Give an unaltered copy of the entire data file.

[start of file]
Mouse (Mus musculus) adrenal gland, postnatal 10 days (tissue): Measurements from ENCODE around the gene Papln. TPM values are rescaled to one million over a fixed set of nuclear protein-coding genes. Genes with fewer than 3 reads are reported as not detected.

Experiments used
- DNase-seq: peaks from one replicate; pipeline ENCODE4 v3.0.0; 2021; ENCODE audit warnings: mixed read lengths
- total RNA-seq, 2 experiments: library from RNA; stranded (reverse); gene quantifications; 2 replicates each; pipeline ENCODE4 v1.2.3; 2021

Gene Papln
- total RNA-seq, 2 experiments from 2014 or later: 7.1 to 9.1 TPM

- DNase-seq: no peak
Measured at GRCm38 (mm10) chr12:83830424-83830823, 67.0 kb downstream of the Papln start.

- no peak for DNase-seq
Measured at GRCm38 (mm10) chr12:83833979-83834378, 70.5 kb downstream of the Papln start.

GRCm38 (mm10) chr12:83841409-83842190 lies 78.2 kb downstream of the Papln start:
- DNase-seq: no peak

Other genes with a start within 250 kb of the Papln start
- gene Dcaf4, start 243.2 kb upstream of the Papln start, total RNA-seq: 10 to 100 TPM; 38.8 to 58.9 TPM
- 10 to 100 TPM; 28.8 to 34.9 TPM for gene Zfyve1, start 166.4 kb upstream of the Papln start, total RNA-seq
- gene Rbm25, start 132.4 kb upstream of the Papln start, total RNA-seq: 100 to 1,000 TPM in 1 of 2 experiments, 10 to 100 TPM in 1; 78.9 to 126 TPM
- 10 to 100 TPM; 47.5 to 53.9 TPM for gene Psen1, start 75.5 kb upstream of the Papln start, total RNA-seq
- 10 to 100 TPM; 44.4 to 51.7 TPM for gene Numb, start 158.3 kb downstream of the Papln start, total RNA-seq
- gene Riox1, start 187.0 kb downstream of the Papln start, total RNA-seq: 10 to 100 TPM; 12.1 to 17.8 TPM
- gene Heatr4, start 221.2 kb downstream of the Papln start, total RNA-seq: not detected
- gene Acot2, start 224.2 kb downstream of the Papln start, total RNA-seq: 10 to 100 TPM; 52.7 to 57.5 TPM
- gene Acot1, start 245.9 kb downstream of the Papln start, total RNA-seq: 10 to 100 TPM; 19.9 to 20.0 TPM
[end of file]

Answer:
Mouse (Mus musculus) adrenal gland, postnatal 10 days (tissue): Measurements from ENCODE around the gene Papln. TPM values are rescaled to one million over a fixed set of nuclear protein-coding genes. Genes with fewer than 3 reads are reported as not detected.

Experiments used
- DNase-seq: peaks from one replicate; pipeline ENCODE4 v3.0.0; 2021; ENCODE audit warnings: mixed read lengths
- total RNA-seq, 2 experiments: library from RNA; stranded (reverse); gene quantifications; 2 replicates each; pipeline ENCODE4 v1.2.3; 2021

Gene Papln
- total RNA-seq, 2 experiments from 2014 or later: 7.1 to 9.1 TPM

- DNase-seq: no peak
Measured at GRCm38 (mm10) chr12:83830424-83830823, 67.0 kb downstream of the Papln start.

- no peak for DNase-seq
Measured at GRCm38 (mm10) chr12:83833979-83834378, 70.5 kb downstream of the Papln start.

GRCm38 (mm10) chr12:83841409-83842190 lies 78.2 kb downstream of the Papln start:
- DNase-seq: no peak

Other genes with a start within 250 kb of the Papln start
- gene Dcaf4, start 243.2 kb upstream of the Papln start, total RNA-seq: 10 to 100 TPM; 38.8 to 58.9 TPM
- 10 to 100 TPM; 28.8 to 34.9 TPM for gene Zfyve1, start 166.4 kb upstream of the Papln start, total RNA-seq
- gene Rbm25, start 132.4 kb upstream of the Papln start, total RNA-seq: 100 to 1,000 TPM in 1 of 2 experiments, 10 to 100 TPM in 1; 78.9 to 126 TPM
- 10 to 100 TPM; 47.5 to 53.9 TPM for gene Psen1, start 75.5 kb upstream of the Papln start, total RNA-seq
- 10 to 100 TPM; 44.4 to 51.7 TPM for gene Numb, start 158.3 kb downstream of the Papln start, total RNA-seq
- gene Riox1, start 187.0 kb downstream of the Papln start, total RNA-seq: 10 to 100 TPM; 12.1 to 17.8 TPM
- gene Heatr4, start 221.2 kb downstream of the Papln start, total RNA-seq: not detected
- gene Acot2, start 224.2 kb downstream of the Papln start, total RNA-seq: 10 to 100 TPM; 52.7 to 57.5 TPM
- gene Acot1, start 245.9 kb downstream of the Papln start, total RNA-seq: 10 to 100 TPM; 19.9 to 20.0 TPM